2014 Annual Report - University of Kansas

University of Kansas QuarkNet Center

Summer 2014 annual report

            The two main activities of the University of Kansas QuarkNet center for the 2013-14 academic year were the summer research program for high school students, conducted May 27 through July 18, 2014 and a four-day workshop for physics teachers held June 10 through 13, 2014.

            Prof. Phil Baringer and Prof. Dave Besson served as mentors and organizers of the summer research program. Prof. Alice Bean also assisted with providing and supervising student projects. Jim Deane of Ottawa High School, Ottawa, Kansas, returned for his second year as our research teacher. Postdoc Jordan Hanson and graduate student Steven Prohira played important roles in supervising student projects.

           Thirteen high school researchers were taken on for the seven-week research program. We interviewed applicants for the student positions in mid-May and accepted 13 outstanding students for the program. Our research students for summer 2013 were: Ryan Alverez, Taber Fischer, Eilish Gibson, Hannah Gibson, Rachel Green, Ashley Hutton, Jason Irwin, Christoph Kinzel, Laura Neilsen, Kaustubb Nimkar, Conner Sabbert, Tara Sacerdote and Killashandra Scheuring.  Only one student (Eilish Gibson) had been in the program previous summers. A meeting with all of the students was held on May 27 where we administered the pre-test and matched students with projects. This summer’s projects were:  CMS data simulations of single top quark production, surface propagation of radio waves, radio detection of meteors, Quarked! game development (see www.quarked.org),  and using Arduino mini-computers to create interactive demonstrations.

            Eleven of the students took a field trip to Chicago July 7 through 10. Research teacher Deane and graduate student Steven Prohira led the two-van caravan from Kansas to Illinois. July 8 was spent touring Fermilab and July 9 was devoted to touring Chicago, particularly the Museum of Science and Industry.

            While at KU, the research students typically worked 20 hours per week on their projects with their groups and their project supervisor. Each Friday the group as a whole met for a pizza lunch and for talks about physics. These talks included introductory presentations on particle physics and a discussion of the recent BICEP2 finding on inflationary cosmology. On July 18, the student research teams gave presentations of their results during a special two-hour pizza lunch session. Post-tests and surveys were given after the presentations. A group photo was taken by department photographer Kim Hubbel after our final meeting, showing twelve of the thirteen students and mentors Baringer, Deane, Hanson and Prohira. (Photo can be seen in attached pdf version of this report.)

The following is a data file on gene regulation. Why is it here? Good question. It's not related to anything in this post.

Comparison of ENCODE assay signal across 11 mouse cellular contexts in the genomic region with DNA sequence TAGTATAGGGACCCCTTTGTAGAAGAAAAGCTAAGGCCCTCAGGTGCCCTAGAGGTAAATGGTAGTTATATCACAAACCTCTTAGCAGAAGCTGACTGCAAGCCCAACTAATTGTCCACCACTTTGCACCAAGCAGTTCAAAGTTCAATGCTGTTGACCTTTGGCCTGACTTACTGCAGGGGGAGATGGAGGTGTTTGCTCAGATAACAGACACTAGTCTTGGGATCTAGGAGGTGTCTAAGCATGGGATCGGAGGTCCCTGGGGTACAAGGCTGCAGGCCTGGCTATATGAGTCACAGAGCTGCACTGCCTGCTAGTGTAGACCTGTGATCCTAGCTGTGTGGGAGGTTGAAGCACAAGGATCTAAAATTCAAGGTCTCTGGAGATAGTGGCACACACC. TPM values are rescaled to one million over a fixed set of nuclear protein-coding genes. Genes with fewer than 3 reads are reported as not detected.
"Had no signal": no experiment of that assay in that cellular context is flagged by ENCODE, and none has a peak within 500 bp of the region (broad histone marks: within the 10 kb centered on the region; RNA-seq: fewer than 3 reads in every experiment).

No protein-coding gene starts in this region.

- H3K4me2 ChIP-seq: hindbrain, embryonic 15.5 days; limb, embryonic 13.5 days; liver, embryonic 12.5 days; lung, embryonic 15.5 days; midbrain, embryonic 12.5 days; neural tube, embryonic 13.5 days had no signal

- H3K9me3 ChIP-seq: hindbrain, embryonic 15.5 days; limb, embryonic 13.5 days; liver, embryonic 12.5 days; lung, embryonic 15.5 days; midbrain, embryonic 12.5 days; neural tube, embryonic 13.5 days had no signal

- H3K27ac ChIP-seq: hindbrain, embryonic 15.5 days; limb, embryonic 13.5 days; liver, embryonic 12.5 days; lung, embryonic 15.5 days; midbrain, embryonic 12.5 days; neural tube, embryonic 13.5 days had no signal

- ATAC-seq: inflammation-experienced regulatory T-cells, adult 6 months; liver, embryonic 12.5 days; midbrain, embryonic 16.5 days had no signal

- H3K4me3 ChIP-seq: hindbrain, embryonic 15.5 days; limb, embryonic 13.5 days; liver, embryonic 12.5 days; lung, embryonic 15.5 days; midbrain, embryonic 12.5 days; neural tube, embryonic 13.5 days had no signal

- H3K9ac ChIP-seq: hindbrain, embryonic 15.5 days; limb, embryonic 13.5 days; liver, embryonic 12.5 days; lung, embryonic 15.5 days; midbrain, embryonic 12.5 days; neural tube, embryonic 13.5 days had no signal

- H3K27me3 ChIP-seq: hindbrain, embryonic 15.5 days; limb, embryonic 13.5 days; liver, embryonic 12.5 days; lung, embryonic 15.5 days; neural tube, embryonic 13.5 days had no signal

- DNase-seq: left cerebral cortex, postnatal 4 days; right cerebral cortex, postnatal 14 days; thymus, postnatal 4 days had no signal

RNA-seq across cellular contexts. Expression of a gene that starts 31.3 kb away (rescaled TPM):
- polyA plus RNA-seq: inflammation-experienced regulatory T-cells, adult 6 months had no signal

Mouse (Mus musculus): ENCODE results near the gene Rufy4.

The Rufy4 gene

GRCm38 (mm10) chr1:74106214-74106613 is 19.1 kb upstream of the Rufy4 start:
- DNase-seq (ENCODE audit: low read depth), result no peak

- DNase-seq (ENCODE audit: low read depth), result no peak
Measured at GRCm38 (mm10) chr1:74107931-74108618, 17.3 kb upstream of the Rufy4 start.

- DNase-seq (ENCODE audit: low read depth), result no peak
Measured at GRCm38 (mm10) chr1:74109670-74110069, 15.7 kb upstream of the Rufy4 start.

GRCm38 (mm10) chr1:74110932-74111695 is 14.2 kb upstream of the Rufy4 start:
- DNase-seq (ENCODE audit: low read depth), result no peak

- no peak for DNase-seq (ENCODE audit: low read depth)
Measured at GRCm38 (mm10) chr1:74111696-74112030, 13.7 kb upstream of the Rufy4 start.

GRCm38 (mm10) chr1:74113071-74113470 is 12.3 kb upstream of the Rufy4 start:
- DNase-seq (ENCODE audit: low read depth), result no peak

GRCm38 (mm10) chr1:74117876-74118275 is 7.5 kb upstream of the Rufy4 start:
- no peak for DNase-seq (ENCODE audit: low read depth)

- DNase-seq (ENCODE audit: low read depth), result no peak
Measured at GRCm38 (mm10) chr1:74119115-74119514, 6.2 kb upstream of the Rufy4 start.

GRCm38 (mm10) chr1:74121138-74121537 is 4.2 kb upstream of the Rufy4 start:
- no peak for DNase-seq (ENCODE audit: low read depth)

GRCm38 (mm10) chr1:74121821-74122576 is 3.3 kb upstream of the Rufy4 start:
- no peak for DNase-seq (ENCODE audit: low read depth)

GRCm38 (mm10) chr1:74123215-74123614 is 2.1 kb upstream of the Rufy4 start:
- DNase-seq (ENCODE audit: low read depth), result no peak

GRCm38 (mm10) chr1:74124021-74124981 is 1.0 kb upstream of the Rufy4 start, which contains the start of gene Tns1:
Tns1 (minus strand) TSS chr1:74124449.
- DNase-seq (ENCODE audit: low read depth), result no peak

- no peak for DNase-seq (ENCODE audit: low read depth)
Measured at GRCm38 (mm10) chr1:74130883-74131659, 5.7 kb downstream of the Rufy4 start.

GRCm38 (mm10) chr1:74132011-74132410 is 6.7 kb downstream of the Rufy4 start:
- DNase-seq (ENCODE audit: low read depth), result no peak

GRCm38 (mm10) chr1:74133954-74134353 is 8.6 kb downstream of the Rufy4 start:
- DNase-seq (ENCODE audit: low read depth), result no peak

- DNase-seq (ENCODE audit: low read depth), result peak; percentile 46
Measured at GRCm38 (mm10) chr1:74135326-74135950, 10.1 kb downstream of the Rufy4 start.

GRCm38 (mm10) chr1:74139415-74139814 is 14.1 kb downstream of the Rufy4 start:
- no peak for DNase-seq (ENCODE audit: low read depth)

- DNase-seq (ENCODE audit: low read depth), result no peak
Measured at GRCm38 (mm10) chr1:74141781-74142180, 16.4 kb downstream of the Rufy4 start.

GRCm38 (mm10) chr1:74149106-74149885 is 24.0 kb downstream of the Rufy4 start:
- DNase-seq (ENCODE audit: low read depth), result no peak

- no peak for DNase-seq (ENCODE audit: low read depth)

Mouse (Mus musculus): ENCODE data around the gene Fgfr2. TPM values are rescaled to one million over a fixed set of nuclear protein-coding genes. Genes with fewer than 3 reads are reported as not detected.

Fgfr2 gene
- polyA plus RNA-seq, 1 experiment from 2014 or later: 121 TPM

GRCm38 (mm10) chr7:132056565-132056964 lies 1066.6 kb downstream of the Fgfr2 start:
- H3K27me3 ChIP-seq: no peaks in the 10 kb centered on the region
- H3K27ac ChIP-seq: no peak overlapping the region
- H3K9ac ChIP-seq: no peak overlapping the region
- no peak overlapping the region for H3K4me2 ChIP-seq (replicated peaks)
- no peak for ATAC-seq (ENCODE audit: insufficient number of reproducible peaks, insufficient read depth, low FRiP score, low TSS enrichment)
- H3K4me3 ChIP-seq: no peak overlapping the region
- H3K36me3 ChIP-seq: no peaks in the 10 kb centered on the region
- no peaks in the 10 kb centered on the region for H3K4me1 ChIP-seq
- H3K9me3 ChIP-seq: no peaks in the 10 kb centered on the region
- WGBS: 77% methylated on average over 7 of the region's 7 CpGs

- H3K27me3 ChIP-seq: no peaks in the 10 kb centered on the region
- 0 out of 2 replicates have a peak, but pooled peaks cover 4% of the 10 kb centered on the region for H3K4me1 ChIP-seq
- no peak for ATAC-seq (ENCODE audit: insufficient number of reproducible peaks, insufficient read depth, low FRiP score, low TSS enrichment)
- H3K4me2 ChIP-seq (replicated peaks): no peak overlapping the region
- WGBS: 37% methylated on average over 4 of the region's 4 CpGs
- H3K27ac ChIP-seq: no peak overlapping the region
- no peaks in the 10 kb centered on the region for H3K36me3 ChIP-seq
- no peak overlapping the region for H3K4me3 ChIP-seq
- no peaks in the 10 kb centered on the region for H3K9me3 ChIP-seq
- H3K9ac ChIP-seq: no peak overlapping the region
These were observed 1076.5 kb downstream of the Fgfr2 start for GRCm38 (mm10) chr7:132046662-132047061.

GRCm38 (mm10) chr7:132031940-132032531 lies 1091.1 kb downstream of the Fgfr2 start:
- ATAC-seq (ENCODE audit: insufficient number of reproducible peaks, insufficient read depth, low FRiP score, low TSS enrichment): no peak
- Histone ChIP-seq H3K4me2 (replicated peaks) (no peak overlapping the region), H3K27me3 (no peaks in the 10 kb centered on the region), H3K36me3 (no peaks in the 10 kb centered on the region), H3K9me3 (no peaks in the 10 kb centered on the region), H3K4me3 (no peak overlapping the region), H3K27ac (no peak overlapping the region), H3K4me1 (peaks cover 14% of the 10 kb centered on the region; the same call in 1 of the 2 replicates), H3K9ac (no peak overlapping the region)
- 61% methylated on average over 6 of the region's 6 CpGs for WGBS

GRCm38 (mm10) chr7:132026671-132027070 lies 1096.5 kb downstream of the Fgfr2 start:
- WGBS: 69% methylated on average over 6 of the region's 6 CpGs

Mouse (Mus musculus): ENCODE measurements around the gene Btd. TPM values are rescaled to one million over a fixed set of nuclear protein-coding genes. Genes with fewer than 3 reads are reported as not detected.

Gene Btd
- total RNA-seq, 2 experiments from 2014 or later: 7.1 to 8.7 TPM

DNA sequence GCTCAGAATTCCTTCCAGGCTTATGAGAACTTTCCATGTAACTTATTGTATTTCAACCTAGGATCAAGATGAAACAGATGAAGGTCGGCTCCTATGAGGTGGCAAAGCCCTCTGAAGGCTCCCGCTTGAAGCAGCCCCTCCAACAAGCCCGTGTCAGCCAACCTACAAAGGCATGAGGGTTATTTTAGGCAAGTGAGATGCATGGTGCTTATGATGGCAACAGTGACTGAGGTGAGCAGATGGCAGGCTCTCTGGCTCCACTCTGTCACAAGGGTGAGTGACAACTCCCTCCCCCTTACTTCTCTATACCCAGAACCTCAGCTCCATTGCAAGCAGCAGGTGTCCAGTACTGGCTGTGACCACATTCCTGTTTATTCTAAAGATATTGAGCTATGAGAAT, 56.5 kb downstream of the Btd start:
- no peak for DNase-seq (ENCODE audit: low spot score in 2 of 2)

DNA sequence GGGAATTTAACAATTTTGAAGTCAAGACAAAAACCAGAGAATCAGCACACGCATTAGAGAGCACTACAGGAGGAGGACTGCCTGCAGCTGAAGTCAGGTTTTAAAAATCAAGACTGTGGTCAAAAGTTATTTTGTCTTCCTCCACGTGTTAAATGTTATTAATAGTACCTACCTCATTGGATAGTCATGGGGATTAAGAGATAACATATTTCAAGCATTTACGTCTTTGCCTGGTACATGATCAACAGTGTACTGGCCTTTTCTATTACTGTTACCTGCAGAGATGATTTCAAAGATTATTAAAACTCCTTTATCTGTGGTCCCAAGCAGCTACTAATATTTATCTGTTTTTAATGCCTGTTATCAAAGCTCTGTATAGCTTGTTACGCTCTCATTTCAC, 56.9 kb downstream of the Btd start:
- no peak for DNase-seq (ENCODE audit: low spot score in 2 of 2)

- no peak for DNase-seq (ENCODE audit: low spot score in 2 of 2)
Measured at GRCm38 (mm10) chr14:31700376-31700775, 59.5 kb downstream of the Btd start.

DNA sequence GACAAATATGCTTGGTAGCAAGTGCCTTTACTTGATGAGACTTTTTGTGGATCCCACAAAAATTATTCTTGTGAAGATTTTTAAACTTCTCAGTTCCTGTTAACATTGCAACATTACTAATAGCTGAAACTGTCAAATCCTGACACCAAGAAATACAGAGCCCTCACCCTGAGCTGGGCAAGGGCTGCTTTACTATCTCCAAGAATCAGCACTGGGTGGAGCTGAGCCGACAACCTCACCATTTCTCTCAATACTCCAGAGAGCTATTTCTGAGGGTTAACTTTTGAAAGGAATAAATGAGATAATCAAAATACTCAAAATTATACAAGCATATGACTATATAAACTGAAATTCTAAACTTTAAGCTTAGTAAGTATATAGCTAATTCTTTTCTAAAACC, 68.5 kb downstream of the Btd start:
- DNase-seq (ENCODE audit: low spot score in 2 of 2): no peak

The summer 2014 workshop for area high school physics teachers had two parts. The first three days of the workshop were focused on cosmic ray detectors and investigations that can be done with them. This part of the workshop was led by Bob Peterson from Fermilab who had the teachers assemble detectors, gather and analyze cosmic ray data using hardware and software developed by QuarkNet. On Thursday, June 12, the teachers gave presentations on their work. The last day of the workshop was led by center mentor Baringer who led a discussion of physics teaching resources for active classroom learning. This last day was a follow-up to last summer’s workshop. Five teachers attended the cosmic ray workshop and two additional teachers attended the last day (they unfortunately had scheduling conflicts earlier that week).


Addendum: Agenda for last day of teacher workshop

QuarkNet Workshop

Friday, June 13, 2014

Room 6051 Malott


9:00-10:00 Introductory Physics course reform at KU—presentation by Phil Baringer

10:00-10:15 Break

10:30-11:45 Online resources—group discussion

11:45-1:30 (in 3005 Malott) Pizza lunch; presentation on “Particle Accelerators in Nature” by Prof. Tom Cravens; discussion with QuarkNet summer research students

1:30-4:00 Group discussion on effective group problem solving exercises, clicker questions, and other interactive in-class learning strategies